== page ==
Ravenna

Ravenna and its Mosaics

Your guide and your driver will meet you at the pier in Ravenna and you will depart to the centre.

A small, quiet, well-heeled city, Ravenna has brick palaces, cobbled streets, magnificent monuments, and spectacular Byzantine mosaics to remind you of its storied past. The high point in Ravenna’s history occurred in the fifth century, when Pope Honorious moved his court here from Rome. Gothic kings Odoacer and Theodoric ruled the city until it was conquered by the Byzantines in AD 540. Ravenna then fell under the sway of Venice, and then, inevitably, the Papal States.

Because Ravenna spent much of its past looking to the East, its greatest art treasures show that influence. Churches and tombs with the most unassuming exteriors contain within them walls covered with sumptuous mosaics. These beautifully preserved Byzantine mosaics put great emphasis on nature, which you can see in the delicate rendering of sky, earth, and animals.

You will visit the Basilica of San Vitale, built in AD 547, after the Byzantines conquered the city, and its interior shows a strong Byzantine influence. The area behind the altar contains the most famous works, depicting Emperor Justinian and his retinue on one wall, and his wife, Empress Theodora, with her retinue, on the opposite one. Notice how the mosaics seamlessly wrap around the columns and curved arches on the upper sides of the altar area.

You will also visit the Mausoleum of Galla Placidia.

Galla Placidia was the sister of the Roman emperor Honorius, who moved the imperial capital to Ravenna in AD 402. She is said to have been beautiful and strong-willed, and to have taken an active part in the governing of the crumbling empire. This mausoleum, constructed in the mid-5th century, is her memorial.

Viewed from the outside, it’s a small, red-brick building: the exterior’s seeming poverty of charm only serves to increase by contrast the richness of the interior mosaics, in deep midnight blue and glittering gold.

You will also visit the tomb of Dante is in a small Neoclassical building next door to the large church of St. Francis. Exiled from his native Florence, the author of The Divine Comedy died here in 1321. The Florentines have been trying to reclaim their famous son for hundreds of years, but the Ravennans refuse to give him up, arguing that since Florence did not welcome Dante in life it does not deserve him in death.

In the end you will visit Sant’Apollinare Nuovo. The mosaics displayed in this church date from the early 6th  century, making them slightly older than those in San Vitale. Since the left side of the church was reserved for women, it’s only fitting that the mosaics on that wall depict 22 virgins offering crowns to the Virgin Mary.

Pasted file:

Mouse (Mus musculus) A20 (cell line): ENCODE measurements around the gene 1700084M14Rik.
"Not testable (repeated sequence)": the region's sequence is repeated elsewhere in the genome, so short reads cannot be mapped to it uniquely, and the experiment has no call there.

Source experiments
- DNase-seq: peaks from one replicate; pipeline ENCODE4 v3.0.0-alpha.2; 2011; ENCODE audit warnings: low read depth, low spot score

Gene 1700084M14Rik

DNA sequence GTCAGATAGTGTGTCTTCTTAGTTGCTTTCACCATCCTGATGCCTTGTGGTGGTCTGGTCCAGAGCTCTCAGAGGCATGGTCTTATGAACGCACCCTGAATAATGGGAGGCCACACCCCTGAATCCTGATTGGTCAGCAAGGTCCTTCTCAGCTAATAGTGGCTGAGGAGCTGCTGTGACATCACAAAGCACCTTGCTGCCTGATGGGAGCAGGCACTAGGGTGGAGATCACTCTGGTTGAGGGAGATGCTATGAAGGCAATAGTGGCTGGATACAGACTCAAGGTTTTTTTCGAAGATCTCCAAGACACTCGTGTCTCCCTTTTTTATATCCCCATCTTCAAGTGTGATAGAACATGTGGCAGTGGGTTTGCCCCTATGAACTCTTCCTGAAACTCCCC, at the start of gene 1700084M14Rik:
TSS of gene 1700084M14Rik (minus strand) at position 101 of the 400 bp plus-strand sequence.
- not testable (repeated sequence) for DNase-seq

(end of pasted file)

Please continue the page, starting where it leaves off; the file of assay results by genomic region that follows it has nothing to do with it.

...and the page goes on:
On the right wall are 26 men carrying the crowns of martyrdom. They approach Christ, surrounded by angels.

 

Ferrara City of the Reinassance

You will depart from the port of Ravenna with your guide.

Once in Ferrara you will begin your guided tour of the centre.

Though it was settled as early as the 6th century AD, Ferrara’s history really begins with the arrival of the Este, who first made their appearance in the city in 1196. For more than three centuries the dynasty ruled with an iron fist; brother killed brother, son fought father, husband murdered wife. The majestic moated castle, now the architectural gem of the historic center, was originally built as a fortress to protect the cruel Este dukes from their own citizens; deep within the castle the Este kept generations of political rebels in dank cells. The greatest of the dukes, Ercole I (1433-1505), attempted to poison a nephew who challenged his power, and when that didn’t work he beheaded him. Though the Jews were already well established in Ferrara as early at the 1380s, it is Ercole I who invited Sephardic Jews exiled from Spain to settle in Ferrara, thus giving form to one of the liveliest Jewish communities in Western Europe. The maze of twisting cobblestone streets in the ghetto witnessed the persecution of its Jews once fascist Italy was officially at war with Nazi Germany in October 1943.

Today you are likely to be charmed by Ferrara’s prosperous air and meticulous cleanliness, its excellent restaurants and coffeehouses, and its lively wine bar scene.

Though Ferrara is a UNESCO World Heritage site, the city still draws amazingly few tourists—which only adds to its appeal.

Among the other beauties you will also visit Castello Estense.

Massive Castello Estense, the former seat of Este power, dominates the center of town. The building was a suitable symbol for the ruling family: cold and menacing on the outside, lavishly decorated within.

The castle was established as a fortress in 1385, but work on its luxurious ducal quarters continued into the 16th century. Representative of Este grandeur are the Sala dei Giochi, extravagantly painted with athletic scenes, and the Sala dell’Aurora, decorated to show the times of the day. The tower, the terraces of the castle, and the hanging garden have fine views of the town and the surrounding countryside. You can cross the castle’s moat, traverse its drawbridge, and wander through many of its arcaded passages at any time.

 

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